The paces of reading

Earlier this year I was diagnosed with a herniated disc. This meant a total cessation of all high-intensity physical activity, which meant I had to cease doing several of the major things that bring me joy and keep my happy hormones regulated and high. The rest has been wonderful for my back (and probably my…More

Bound to my word (apparently)

When a person articulates an idea, they are less likely to change their minds because they must first admit that they were initially wrong. Maintaining an erroneous notion, such as a first impression, causes less anxiety than admitting an error and adopting another position. Psychologytoday.com I found a couple things in these two sentences fascinating.…More

OHPT: Thoughts on Omniscience (Chapter 6)

Ooooo this chapter is bringing me BACK. My first real undergraduate philosophy class was on the Problem of Evil, and I wrote my paper on theories of God’s omniscience. At the time I found my conclusion frustratingly trite and non-philosophical (“there is no good explanation for how we can retain freedom and God’s omnibenevolence and…More

On living a full life

What does a “full life” mean? What are its parts? How does one do it? I recently bemoaned how often I default to reading when I have free time, and how I rely too much on books to fill my moments. What I had in mind were all the OTHER things I love doing —…More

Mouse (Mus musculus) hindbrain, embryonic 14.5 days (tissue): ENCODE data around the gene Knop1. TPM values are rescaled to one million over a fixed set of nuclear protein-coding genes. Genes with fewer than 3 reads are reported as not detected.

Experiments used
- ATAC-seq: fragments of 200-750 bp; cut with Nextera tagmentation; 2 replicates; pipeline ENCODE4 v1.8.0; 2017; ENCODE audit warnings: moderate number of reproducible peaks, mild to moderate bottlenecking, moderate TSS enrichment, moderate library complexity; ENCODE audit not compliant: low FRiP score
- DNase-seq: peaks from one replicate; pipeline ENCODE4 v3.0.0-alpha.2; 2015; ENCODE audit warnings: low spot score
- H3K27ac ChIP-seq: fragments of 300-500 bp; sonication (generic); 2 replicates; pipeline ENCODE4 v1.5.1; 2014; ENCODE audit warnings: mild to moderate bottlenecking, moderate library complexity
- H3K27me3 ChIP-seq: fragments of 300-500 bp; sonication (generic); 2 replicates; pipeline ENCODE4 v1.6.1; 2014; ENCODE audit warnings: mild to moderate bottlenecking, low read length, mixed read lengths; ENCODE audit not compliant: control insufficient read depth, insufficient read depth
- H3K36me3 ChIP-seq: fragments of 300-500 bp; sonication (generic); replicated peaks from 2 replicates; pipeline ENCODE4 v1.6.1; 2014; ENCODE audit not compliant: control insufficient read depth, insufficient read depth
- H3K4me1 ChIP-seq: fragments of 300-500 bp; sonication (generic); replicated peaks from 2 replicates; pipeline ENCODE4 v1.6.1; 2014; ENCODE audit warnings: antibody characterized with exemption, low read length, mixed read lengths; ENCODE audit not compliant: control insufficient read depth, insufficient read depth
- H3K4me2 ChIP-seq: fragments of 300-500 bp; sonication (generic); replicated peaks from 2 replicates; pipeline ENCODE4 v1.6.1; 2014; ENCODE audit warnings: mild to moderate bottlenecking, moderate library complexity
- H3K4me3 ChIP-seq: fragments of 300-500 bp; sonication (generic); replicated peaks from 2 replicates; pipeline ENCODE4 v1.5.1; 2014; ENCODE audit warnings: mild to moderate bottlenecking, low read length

The joy of editing

As much as I love writing and would love more than anything to be in a group of thinking writerly friends like the Inklings, I’ve never been part of an intimate writing group. I did join an online group back when I was on facebook. I don’t remember much about my engagement with the group,…More

Being vs. acting good — is there a difference?

One of the things I like most about fiction is the way it presents ethical issues in helpful and novel (har har) ways. Every fictional story presents some kind of ethical conflict and its resolution, highlighting different kinds of people, different ways of thinking, different ways of relating to others, etc. Really, when we read…More

OHPT: Theology and Mystery (Chapter 4)

Chapter 4 is “Theology and Mystery” by William J. Wainwright. Wainwright is Distinguished Professor Emeritus in Philosophy with University of Wisconsin Milwaukee. His research focused on the philosophy of religion and theology in the 17th and 18th centuries. He definitely has “philosophy of religion” credentials, as evidenced by the books he has authored. I was…More

To exist means you can be named

Recently I read Saul Kripke’s absolutely enthralling (for me, anyway) Naming and Necessity. It was fantastic. I enjoyed almost every page. I read it after a healthy dose of Tolkien, and the juxtaposition was perfect — like when I crave something salty after too much sweet. (And vice versa!) Plus, given Tolkien’s obsession with language…More

OHPT: Science and Religion (Chapter 3)

For a running list of all my reviews on the articles in the Oxford Handbook of Philosophical Theology, visit here. I really, really enjoyed this chapter and what it got me to think and articulate. You can tell by the WALL OF WORDS I wrote about it. This article is entitled “Science and Religion” and…More

Your Brain on Philanthropy: Availability Heuristic

Isn’t “heuristic” such an intellectual-sounding word?! I feel erudite. I also love the way it sounds, considering what it means. A heuristic is a way of approaching a question or problem that values the practical and easy over the accurate. Basically, it’s our brain jumping to conclusions, rather than taking a beat and doing the…More